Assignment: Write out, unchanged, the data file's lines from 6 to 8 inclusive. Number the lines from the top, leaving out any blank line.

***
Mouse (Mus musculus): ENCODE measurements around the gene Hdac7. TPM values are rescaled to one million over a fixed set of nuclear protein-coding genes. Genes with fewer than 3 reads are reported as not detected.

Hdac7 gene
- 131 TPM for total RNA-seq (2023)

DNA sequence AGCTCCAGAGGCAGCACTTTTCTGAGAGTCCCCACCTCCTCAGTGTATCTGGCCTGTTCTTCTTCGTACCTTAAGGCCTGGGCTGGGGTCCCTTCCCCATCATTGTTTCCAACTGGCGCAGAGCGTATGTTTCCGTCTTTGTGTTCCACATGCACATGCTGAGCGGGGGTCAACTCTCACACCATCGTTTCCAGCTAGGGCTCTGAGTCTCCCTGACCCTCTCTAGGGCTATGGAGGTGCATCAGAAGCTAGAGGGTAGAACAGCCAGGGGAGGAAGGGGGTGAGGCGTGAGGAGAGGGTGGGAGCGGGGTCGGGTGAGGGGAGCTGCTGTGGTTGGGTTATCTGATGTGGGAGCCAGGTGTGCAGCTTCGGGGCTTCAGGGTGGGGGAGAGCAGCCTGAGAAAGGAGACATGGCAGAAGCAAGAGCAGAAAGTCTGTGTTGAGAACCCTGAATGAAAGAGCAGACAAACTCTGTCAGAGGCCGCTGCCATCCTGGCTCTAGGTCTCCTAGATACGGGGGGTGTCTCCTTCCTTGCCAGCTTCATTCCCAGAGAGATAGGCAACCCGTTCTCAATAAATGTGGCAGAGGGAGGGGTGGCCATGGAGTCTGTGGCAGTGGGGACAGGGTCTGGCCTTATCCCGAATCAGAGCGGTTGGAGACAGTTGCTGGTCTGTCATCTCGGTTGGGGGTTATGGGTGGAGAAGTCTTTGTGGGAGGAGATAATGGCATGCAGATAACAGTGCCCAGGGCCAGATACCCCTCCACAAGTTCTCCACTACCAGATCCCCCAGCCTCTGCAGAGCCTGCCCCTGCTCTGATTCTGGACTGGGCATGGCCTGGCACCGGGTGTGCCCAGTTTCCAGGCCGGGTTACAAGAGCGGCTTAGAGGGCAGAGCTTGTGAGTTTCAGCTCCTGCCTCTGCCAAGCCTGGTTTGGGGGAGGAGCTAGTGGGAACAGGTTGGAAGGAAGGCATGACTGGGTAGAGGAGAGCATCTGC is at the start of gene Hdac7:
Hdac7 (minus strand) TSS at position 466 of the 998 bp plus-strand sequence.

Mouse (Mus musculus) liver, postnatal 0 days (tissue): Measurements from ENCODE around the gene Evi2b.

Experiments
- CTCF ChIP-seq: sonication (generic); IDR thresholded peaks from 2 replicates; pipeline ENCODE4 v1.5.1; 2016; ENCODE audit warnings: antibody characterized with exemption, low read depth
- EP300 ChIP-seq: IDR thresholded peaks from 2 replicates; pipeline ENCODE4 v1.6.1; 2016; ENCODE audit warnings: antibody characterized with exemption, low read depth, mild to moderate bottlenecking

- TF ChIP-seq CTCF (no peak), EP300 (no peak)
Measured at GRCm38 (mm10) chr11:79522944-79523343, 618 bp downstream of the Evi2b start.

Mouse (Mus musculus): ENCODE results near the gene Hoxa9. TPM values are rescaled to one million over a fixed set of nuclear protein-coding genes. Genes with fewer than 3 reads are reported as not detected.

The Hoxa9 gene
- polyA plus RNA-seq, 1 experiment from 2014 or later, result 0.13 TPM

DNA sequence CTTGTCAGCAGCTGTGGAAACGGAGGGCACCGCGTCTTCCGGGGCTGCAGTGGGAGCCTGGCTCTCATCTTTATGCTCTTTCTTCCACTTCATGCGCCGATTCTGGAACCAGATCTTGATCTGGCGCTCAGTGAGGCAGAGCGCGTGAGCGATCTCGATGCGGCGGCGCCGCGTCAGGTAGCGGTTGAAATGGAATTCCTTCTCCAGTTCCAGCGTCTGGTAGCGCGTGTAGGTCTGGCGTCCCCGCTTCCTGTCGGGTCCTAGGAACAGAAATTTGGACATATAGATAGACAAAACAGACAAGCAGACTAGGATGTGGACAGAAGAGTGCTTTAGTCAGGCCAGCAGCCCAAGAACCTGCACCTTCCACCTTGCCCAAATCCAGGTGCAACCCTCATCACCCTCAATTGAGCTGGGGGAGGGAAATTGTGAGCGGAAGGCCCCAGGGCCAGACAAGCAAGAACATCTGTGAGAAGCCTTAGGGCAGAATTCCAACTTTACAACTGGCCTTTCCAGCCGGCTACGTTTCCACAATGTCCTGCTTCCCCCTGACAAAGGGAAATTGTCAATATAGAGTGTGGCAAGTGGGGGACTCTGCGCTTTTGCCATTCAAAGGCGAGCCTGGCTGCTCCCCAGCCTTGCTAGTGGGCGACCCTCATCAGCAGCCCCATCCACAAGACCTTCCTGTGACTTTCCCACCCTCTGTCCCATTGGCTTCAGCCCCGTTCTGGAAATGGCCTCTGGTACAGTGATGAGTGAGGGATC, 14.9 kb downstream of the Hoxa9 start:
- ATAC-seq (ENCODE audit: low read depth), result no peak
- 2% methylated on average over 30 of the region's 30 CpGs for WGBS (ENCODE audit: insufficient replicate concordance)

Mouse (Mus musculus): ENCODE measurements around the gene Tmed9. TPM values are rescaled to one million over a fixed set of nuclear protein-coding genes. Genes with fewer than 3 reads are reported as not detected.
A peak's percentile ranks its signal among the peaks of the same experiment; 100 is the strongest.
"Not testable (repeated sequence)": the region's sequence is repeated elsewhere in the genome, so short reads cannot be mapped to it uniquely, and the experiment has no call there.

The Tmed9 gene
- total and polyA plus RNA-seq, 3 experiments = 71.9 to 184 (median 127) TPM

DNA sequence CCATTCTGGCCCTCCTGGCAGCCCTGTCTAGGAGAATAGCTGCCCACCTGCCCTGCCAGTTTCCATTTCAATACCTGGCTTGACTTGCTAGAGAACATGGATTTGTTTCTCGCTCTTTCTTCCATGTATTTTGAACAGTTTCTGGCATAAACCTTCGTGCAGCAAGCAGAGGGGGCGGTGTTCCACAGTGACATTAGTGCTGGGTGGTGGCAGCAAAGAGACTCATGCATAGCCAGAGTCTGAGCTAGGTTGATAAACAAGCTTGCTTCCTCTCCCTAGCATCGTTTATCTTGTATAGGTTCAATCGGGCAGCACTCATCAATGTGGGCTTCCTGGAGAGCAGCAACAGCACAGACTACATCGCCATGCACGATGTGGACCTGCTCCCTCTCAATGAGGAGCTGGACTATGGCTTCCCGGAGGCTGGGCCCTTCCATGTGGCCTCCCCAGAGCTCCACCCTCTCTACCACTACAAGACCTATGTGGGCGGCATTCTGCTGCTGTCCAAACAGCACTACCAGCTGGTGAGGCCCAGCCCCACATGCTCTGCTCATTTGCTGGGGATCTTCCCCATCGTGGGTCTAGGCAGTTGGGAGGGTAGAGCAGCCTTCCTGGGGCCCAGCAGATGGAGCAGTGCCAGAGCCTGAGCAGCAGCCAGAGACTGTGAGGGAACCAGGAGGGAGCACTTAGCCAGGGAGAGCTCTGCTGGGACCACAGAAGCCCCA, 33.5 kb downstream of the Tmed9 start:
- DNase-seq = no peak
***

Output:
Mouse (Mus musculus) liver, postnatal 0 days (tissue): Measurements from ENCODE around the gene Evi2b.

Experiments
- CTCF ChIP-seq: sonication (generic); IDR thresholded peaks from 2 replicates; pipeline ENCODE4 v1.5.1; 2016; ENCODE audit warnings: antibody characterized with exemption, low read depth